In one of our labs we are using iSCSI to boot our ESXi5.1 hosts from a VNXe. If you lose connectivity to the NIC that runs the boot LUN (switch reboot, cable disconnect, etc.), you will see the following error: Lost connectivity to the device backing the boot filesystem. As a result, host configuration changes will not be saved to persistent storage.
This error is being displayed because connectivity is lost and the iSCSI boot does not support Multi pathing, which means that if connectivity is lost between the Storage Processor (SP) on the VNXe and the NIC on the host, the host can no longer access its boot lun and cannot write logs etc.
The good news is that the whole ESXi OS is loaded into memory so there is no outage for the VMs. Once the connectivity is restored the host can access the storage again.
The bad news is that the error does not clear automatically. As no one likes to see errors/warning in their production environment I needed to find a solution to this issue.
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Tagged with: boot
Posted in iSCSI
In my role as an Advisory Solutions Architect I create a good bit of documents for internal and external customers. Today I am working on an Avamar and Data Domain solution. EMC is fairly good at providing Visio stencils. A bit more for their core (VNX/VMAX) products then for some of their other products.
I spend a good bit of time locating a stencils for both but, finally I found it, buried deep in the support site. So I thought I would post it here for everyone to easily find. Enjoy!
After less than a year, I came to the conclusion that a new opportunity that I came across was to hard to pass up. I really enjoyed my time at Windstream, and was blessed with a great team of people to work with. But like I said, the opportunity was to hard to pass up. So after three months of debating to leave I decided to go for it.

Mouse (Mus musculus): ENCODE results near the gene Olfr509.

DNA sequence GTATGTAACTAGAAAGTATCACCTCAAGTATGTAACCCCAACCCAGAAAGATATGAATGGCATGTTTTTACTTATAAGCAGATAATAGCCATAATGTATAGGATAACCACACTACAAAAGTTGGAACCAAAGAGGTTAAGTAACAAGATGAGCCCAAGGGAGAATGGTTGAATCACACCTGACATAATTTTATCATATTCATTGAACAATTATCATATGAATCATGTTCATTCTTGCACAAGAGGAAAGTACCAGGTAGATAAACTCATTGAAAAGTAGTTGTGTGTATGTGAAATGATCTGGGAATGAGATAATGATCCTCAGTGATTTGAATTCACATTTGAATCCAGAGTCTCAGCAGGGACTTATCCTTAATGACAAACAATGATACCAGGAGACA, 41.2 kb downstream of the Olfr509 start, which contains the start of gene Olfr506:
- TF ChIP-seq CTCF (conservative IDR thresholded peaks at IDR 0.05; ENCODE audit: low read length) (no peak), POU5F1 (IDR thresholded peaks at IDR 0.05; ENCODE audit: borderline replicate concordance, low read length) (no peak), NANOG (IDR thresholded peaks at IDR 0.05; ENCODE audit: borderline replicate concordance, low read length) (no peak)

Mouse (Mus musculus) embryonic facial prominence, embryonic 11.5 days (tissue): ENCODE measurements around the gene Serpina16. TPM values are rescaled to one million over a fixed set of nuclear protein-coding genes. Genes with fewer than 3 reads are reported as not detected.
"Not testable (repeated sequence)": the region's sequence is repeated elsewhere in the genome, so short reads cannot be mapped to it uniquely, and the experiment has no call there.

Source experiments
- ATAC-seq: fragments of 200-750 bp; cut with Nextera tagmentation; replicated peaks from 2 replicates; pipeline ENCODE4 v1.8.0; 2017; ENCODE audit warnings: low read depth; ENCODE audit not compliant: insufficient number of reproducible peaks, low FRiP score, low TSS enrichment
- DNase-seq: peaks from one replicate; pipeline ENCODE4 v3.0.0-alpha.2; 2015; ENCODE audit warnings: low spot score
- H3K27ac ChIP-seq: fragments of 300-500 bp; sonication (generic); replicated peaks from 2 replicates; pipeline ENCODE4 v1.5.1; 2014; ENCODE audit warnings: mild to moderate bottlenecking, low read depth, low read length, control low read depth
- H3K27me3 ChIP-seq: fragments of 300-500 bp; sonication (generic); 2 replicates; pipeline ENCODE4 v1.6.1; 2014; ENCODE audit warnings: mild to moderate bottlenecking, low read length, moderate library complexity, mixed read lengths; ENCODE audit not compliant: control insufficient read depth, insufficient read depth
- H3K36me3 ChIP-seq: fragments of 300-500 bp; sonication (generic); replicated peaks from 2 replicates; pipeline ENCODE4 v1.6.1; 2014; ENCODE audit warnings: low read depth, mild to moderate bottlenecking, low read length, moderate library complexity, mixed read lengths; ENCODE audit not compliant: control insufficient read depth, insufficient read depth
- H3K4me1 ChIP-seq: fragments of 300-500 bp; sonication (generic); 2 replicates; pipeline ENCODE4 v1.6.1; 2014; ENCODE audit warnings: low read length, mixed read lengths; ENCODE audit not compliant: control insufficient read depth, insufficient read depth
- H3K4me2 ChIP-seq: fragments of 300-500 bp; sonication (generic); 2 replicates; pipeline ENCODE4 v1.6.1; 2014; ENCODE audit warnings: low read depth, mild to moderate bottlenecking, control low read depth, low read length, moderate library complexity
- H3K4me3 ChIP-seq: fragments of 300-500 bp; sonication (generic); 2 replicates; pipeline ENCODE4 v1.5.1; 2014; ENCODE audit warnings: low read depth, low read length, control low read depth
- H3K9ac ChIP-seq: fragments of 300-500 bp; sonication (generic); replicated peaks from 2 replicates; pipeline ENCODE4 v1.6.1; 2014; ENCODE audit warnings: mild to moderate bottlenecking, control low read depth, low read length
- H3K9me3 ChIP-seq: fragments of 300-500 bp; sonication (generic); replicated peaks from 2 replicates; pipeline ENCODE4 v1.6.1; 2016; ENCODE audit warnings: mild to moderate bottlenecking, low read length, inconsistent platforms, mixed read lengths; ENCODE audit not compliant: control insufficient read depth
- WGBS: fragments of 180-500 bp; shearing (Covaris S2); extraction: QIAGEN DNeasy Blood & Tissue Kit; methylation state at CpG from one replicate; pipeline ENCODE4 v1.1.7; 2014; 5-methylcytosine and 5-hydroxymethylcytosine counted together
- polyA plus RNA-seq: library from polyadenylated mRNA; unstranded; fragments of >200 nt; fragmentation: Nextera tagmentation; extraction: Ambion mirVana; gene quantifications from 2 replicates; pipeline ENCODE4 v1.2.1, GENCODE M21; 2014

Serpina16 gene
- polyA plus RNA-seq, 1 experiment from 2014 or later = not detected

As of April 15th, I am working as an Advisory Solutions Architect in the Corporate Engineering team of VCE. I will be working with Sales and vArchitects on complex solutions, doing POC’s and customer briefings and hopefully you will be able to find me on more trade shows doing demos and presentations. As I have been slacking on the blogging, I hope that in this position I will be able to finally pick this back up and provide great content.
Stay tuned as there will be more to come!
In this article I want to focus on the installation and configuration of SRM 5 vSphere Replication. This new feature will provide bi-directional replication of Virtual Machines between your production vCenter and your DR vCenter. These Virtual Machines can be located on any type of storage; SAN, NAS, within Datastores created by vSphere Virtual Storage Appliance, or even DAS Datastores.
The last one in particular might be very interesting for very small environments or for branch offices.
During my testing, I have found that there a few strange quirks and the documentation supplied by VMware is not very well written to explain why things might not work as expected.
So in this article I will start with some basics regarding IP-addressing, DNS, database setup, and go through the installation, setup, and the things to pay attention too.
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So you made it down the path of virtualizing your servers and now are tasked to protect them and have a DR/BC plan. When using VMware the choice is simple, replicate the VM’s and protect them with SRM.
The simplest way is to use some replication product and replicate all Datastores to your DR site. Shortly after you start this process, the network people will start knocking down your door because you are flooding the network with all this replication traffic.
This is where you really need to start looking to see what needs to be replicated and what does not.
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